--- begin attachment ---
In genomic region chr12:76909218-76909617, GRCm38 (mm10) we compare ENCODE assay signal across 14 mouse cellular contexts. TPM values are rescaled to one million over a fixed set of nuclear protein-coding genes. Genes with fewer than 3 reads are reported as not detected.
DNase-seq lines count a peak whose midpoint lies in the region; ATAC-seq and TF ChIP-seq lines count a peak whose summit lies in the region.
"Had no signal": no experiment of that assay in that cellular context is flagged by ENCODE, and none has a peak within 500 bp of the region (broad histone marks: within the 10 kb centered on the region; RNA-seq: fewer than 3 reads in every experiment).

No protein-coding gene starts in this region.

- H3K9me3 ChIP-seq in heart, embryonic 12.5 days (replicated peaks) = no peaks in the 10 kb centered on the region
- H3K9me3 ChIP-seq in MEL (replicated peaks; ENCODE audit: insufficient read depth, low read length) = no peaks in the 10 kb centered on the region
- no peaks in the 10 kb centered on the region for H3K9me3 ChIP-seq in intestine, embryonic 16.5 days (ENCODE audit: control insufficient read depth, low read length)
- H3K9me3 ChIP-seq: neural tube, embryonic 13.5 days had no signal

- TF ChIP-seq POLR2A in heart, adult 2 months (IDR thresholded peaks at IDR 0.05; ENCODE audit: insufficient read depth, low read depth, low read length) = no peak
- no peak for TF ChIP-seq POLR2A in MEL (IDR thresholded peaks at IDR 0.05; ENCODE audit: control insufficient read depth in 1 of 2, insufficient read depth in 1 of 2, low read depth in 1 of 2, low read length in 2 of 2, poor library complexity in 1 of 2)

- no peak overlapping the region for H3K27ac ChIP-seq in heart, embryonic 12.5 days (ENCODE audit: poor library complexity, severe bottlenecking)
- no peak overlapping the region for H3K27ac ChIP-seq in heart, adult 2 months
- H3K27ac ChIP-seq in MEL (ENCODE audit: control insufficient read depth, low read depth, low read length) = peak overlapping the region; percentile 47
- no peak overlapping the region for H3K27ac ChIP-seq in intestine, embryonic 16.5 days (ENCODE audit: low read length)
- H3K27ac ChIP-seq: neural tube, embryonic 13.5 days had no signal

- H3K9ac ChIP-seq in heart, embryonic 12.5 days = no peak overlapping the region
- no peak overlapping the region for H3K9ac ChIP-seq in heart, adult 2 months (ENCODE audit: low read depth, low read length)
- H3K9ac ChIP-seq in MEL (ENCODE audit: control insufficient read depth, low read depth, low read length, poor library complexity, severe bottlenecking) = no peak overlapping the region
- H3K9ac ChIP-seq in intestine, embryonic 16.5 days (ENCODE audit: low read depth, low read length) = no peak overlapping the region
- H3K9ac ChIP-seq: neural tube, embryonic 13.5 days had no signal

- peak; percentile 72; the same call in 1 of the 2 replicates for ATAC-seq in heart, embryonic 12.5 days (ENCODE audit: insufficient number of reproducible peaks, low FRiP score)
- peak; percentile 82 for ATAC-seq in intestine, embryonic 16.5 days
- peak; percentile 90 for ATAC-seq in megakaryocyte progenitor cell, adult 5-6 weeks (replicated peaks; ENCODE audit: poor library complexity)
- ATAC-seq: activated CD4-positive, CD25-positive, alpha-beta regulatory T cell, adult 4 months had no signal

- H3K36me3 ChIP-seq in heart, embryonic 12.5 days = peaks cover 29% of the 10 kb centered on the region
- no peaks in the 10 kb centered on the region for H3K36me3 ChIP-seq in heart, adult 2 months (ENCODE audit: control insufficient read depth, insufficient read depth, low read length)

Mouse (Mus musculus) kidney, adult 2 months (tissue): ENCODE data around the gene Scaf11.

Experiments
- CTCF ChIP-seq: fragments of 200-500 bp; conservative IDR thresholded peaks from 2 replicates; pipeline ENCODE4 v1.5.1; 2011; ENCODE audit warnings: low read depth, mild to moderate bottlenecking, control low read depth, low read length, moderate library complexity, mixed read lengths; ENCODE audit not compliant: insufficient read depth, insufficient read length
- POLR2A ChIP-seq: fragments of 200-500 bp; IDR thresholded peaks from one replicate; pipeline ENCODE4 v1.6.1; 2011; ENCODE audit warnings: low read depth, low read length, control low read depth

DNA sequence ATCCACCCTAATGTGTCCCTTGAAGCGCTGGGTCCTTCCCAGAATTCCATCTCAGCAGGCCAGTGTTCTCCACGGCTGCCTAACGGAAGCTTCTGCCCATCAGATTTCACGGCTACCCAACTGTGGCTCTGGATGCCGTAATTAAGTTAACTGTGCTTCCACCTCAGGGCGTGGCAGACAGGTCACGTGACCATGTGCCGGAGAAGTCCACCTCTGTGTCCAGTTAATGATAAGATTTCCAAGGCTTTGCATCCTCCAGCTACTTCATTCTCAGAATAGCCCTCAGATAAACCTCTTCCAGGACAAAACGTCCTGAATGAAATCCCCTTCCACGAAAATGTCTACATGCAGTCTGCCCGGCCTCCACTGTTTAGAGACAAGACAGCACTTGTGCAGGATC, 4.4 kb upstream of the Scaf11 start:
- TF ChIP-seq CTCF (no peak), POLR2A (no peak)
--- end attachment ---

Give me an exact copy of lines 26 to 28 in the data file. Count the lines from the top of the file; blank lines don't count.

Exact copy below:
- no peaks in the 10 kb centered on the region for H3K36me3 ChIP-seq in heart, adult 2 months (ENCODE audit: control insufficient read depth, insufficient read depth, low read length)

Mouse (Mus musculus) kidney, adult 2 months (tissue): ENCODE data around the gene Scaf11.

Experiments